Records that adequately document an animal’s treatment history are a good way to prevent illegal drug residues and ensure food safety. When dairy farmers, livestock dealers, and other animal producers keep careful records, they know which animals were treated, which drug was given, how and when it was given, and when the withdrawal period ends. This information helps them send treated animals to slaughter after the drug residues have dropped to below the tolerance. This helps prevent illegal drug residues and helps ensure the safety of the food supply.
Records – What to Document
FDA encourages all dairy farmers, livestock dealers, and other animal producers to establish and maintain a record-keeping system that keeps track of all drugs given to animals (treatment records) and of all drugs kept on the premises (inventory records).
Treatment records should include the:
- Name of the drug used;
- Identity of the animal treated;
- Date of each administration of the drug to the animal;
- Total dose given;
- How the drug was given (for example, topically or by injection into muscle);
- Name of the person who gave the drug;
- Length of the withdrawal period; and
- Date the withdrawal period ends (the treated animal can safely be sent to slaughter or its food products can safety be consumed on or after this date).
Inventory records should include the following information for each drug kept on the premises:
- Name of the drug;
- Date it was purchased or received;
- Quantity, strength, and form of the drug;
- Expiration date; and
- Name and address of the drug supplier.
Illegal Drug Residues – The Top 10
The U.S. Department of Agriculture’s Food Safety and Inspection Service (USDA/FSIS) samples meat, poultry, and egg products for chemical contaminants, including illegal drug residues. The table below lists the top 10 drugs that caused illegal residues in food products made from treated animals, as identified by USDA/FSIS from Oct 1, 2015 to Sept 30, 2019 . Due to the diligence of dairy farmers, livestock dealers, and other animal producers, less than one half of one percent of food products sampled by USDA/FSIS contain illegal drug residues.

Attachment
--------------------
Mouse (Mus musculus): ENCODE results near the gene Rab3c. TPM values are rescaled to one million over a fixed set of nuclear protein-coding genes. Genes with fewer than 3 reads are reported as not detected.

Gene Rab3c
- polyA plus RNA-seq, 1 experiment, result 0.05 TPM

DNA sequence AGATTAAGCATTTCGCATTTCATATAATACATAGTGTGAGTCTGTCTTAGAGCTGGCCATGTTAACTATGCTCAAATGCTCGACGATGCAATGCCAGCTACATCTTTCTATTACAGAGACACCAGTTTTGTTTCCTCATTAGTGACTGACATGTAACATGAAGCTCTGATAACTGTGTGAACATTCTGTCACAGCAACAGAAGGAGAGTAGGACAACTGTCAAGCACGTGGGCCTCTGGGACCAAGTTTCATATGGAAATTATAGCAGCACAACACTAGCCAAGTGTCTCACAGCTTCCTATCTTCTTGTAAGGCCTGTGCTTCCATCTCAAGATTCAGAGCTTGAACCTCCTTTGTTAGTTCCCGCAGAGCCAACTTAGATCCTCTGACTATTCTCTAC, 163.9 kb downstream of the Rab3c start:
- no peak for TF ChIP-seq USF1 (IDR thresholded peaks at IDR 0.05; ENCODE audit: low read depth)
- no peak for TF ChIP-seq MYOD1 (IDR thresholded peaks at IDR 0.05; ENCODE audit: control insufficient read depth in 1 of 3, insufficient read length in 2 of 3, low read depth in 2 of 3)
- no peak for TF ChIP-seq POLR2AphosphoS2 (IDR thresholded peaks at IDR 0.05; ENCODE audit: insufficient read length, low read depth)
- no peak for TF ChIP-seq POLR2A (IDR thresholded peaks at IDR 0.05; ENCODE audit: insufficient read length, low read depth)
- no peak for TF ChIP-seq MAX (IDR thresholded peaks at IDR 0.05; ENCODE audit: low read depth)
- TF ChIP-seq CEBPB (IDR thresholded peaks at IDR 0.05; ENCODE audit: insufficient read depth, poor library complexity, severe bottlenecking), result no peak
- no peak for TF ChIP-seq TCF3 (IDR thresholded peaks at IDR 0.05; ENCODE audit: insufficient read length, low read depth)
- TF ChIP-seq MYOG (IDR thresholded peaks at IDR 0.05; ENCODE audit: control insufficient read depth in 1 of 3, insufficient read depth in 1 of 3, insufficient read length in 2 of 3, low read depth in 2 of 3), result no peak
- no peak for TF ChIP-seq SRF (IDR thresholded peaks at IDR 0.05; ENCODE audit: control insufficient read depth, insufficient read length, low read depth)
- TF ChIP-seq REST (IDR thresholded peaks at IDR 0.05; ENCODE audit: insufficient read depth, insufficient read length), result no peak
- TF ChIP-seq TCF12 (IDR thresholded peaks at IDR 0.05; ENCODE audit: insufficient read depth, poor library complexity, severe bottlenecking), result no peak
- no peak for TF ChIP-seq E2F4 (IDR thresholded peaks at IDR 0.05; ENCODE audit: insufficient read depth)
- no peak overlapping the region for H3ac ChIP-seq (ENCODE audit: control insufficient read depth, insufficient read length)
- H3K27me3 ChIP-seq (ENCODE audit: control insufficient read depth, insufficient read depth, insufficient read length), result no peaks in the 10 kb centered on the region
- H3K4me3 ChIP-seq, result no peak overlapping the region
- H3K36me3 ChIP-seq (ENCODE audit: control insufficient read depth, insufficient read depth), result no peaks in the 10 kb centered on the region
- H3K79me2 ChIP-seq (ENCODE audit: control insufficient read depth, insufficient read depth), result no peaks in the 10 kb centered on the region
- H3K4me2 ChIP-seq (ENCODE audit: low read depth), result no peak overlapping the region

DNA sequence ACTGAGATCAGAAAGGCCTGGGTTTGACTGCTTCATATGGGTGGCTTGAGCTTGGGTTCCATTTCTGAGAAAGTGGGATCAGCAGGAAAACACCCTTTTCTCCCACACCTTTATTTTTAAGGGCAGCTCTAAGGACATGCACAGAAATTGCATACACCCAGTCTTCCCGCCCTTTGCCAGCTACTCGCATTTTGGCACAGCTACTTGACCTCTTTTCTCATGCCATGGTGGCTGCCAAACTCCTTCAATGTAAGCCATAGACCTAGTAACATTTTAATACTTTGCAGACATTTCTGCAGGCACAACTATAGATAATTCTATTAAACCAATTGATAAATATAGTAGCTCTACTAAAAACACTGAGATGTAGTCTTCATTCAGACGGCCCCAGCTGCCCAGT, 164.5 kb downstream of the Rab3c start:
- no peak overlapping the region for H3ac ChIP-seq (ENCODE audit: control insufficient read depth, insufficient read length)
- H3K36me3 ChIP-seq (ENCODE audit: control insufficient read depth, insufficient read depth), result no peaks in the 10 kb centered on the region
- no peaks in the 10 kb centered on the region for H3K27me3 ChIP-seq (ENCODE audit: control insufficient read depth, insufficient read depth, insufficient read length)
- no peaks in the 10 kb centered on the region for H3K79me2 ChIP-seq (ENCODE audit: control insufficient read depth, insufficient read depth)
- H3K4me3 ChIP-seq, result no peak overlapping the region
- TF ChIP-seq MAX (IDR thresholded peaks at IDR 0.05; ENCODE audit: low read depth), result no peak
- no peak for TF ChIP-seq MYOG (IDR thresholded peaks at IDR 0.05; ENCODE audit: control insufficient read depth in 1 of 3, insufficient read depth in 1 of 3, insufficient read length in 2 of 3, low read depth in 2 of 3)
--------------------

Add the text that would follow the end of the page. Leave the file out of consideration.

|In Descending Order of Frequency||Drug Name|
Extra-label use, often called “off-label use,” is using an approved drug for people or animals in a way that isn’t listed on the drug’s label. Only veterinarians can prescribe a drug for an extra-label use and they must follow certain legal requirements. One requirement is that there must be a valid veterinarian-client-patient relationship (VCPR). A valid VCPR means that:
- The veterinarian agrees to take responsibility for the health of the animal or animals and has determined the need for medication. The owner, in turns, agrees to follow the veterinarian’s instructions.
- The veterinarian has enough information about the animal or animals to diagnose a medical condition.
- The veterinarian is available for follow up in case of a side effect or treatment failure.
- The veterinarian is personally acquainted with and has recently examined the animal or animals. During the Covid-19 pandemic, FDA temporarily suspended the requirement to “recently examine the animal or animals.”
When prescribing a drug for an extra-label use in a food-producing animal, the veterinarian is responsible for establishing a substantially extended withdrawal period supported by appropriate scientific information.